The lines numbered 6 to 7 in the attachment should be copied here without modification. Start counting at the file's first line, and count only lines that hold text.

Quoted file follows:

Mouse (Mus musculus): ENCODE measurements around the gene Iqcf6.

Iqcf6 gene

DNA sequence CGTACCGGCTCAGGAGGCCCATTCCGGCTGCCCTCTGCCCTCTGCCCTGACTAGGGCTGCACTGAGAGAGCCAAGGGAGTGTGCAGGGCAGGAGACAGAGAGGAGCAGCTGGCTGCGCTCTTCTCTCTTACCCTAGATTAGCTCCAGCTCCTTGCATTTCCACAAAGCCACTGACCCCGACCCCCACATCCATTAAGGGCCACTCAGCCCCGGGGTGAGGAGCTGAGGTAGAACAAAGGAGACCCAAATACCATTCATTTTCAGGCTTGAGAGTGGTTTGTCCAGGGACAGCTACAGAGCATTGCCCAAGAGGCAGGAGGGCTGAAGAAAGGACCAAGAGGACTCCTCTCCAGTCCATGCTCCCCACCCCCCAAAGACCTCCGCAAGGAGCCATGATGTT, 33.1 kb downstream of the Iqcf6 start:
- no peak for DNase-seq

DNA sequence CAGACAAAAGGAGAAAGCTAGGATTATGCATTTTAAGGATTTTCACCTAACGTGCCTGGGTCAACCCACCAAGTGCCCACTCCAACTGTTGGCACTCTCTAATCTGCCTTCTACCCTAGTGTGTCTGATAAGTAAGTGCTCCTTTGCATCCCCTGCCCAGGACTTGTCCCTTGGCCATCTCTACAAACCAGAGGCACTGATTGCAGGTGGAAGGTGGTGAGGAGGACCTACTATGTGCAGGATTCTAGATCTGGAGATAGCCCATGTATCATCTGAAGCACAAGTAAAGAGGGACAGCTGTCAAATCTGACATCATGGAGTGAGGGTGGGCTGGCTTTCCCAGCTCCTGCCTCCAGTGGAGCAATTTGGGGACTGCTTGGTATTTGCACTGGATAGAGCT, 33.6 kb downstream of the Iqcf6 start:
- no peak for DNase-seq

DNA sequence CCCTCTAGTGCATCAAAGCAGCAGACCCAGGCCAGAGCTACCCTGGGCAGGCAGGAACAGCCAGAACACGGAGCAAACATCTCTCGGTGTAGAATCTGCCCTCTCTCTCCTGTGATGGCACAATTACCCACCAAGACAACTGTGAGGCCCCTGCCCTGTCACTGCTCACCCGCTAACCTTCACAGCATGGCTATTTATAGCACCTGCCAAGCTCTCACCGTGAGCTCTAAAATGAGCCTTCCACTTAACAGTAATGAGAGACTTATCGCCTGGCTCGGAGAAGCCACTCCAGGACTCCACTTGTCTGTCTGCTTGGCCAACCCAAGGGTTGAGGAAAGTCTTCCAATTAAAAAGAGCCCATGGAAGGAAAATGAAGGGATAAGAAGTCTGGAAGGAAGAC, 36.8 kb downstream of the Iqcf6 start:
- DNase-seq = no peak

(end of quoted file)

- no peak for DNase-seq

DNA sequence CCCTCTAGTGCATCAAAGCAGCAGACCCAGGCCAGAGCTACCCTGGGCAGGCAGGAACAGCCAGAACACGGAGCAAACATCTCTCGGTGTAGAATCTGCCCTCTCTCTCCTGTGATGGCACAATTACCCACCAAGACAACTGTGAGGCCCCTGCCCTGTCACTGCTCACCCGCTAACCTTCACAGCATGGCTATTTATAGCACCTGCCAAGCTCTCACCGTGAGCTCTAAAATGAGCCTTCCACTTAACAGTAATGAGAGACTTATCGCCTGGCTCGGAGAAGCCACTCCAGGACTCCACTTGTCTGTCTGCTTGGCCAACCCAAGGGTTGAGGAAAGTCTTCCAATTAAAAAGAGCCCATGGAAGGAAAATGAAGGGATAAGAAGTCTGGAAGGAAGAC, 36.8 kb downstream of the Iqcf6 start: